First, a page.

Competition

Competition, Intellectual Property and Standard Setting

 

Standard setting, the process of determining a common set of characteristics for a good or service, often promotes competition to the benefit of consumers. 

Standards are particularly important in the Information and Communication Technologies (ICT) sector because they allow products to interoperate and therefore make networks more valuable. However, ICT standards also raise challenges because they often rely on patented technologies. A tension arises because patents protect the owner’s exclusionary right to exploit an innovation, while standards are intended for widespread use. 

To review recent competition issues raised in this sector, the OECD gathered several experts in December 2014 for a hearing discussion which focused on recent cases and related issues.  Other issues under discussion included: Standard-essential patents; Injunctions and Commitments to licence on fair, reasonable, and non-discriminatory (FRAND) terms. Access full set of documents

See also Executive Summary with key findings and the Summary of the discussionPour plus d'informations, lisez la Synthèse et le Compte rendu détaillé de la discussion. 

» Access the full list of Competition Policy Roundtables    » Link to the  OECD Competition Home Page  

 Key findings from the discussion

Standards in the information and communication technology (ICT) sector are beneficial…

The existence of standards has encouraged innovation and fast and continuing penetration of ICT devices (like smartphones) delivering important benefits to business, government and consumers.

Many important ICT standards rely on technologies covered by standard-essential patents (SEPs)… This may raise potential for harm to competition stemming from patent holdup or royalty stacking. Standard Setting Organisations (SSOs) aim to mitigate these risks in their intellectual property rights (IPR) policies by requiring members to commit to licensing SEPs on “royalty-free” or “fair, reasonable and non-discriminatory” (FRAND) terms.

Commercial disputes can arise between SEP holders and standard implementers regarding the definition of FRAND terms... 

While there is currently no generally accepted methodology for determining FRAND royalties, certain principles and techniques have emerged.

The availability of patent infringement injunctions in respect of FRAND-encumbered SEPs may significantly affect licensing negotiations with implementers, leading to holdup…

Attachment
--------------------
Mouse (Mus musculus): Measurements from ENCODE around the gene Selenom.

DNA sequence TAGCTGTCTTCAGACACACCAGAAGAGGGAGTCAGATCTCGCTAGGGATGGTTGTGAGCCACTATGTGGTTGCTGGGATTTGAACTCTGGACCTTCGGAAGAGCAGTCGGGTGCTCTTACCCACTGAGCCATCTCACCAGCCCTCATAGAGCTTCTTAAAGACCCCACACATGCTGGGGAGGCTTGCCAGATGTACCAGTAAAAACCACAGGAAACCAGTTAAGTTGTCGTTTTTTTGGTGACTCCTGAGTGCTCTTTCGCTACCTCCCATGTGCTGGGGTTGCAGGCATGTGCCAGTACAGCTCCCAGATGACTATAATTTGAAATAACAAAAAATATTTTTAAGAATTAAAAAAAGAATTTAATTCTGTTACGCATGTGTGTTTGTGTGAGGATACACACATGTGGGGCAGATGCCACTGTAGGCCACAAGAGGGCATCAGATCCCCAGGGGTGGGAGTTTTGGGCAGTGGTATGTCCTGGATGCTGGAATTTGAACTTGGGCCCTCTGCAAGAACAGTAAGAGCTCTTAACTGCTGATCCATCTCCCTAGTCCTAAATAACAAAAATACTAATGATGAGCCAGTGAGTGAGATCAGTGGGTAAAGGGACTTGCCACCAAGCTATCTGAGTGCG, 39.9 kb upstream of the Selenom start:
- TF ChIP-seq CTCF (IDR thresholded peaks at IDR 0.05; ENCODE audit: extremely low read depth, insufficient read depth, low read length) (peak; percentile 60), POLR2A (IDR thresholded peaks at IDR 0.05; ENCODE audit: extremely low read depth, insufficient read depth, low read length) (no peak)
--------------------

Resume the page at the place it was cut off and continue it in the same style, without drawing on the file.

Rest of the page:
There are different views regarding FRAND-related injunctions but, overall, there is a growing reluctance by courts to grant them, and growing opposition by competition authorities.

Co-operation between SSOs, patent offices and competition authorities can be useful…

SSOs can play a very important role in this debate and there is support for further work within SSOs to continue efforts to clarify their IPR policies on FRAND.

 

DECEMBER 2014 SESSION DOCUMENTATION

OECD PAPERS

OECD background paper

Note de référence de l'OCDE

Executive summary with key findings 

Synthèse

Detailed summary of the discussion 

Compte rendu detaillé

 

 

 

 

PAPERS FROM PARTICIPANTS 

EU

Finland

Germany 

Italy 

Japan 

Korea 

Russia 

US 

BIAC

 

EXPERT PAPERS AND PRESENTATIONS

Antoine DORE  
Senior Legal Officer, International Telecommunication Union
presenting Private Property in the Public Interest: The interplay of patents and standards • ppt

Giovanni NAPOLITANO Bio
Consultant, World Intellectual Property Organization
presenting Standard, Patents Rights and Competition

Maurits DOLMANS Bio
Partner, Cleary Glottlieb, London 
presenting IP, Standard Setting and Injunctions  ppt

Theon VAN DIJK  Bio
Chief Economist, European Patent Office
presenting Possible cooperation between patent offices, competition authorities and SSOs 

Anne LAYNE-FARRAR Bio
Vice-President, Antitrust & Competition Economics Practice, Charles River Associates US 
presenting Patent holdup and royalty stacking theory and evidence and  The complements problem within standard setting  ppt  

PRESENTATIONS

 

 

RELATED POLICY ROUNDTABLES  

Competition and Knowledge-based Capital, 2013

Supporting Investment in Knowledge Capital, Growth and Innovation,  2013

Standard Setting, 2010 (pdf)

Competition Patents and Innovation, 2009 (pdf)

Intellectual Property Rights, 2004 (pdf)  

 

» Access the full list of Competition Policy Roundtables

» Link to the  OECD Competition Home Page 

 

 

Related Documents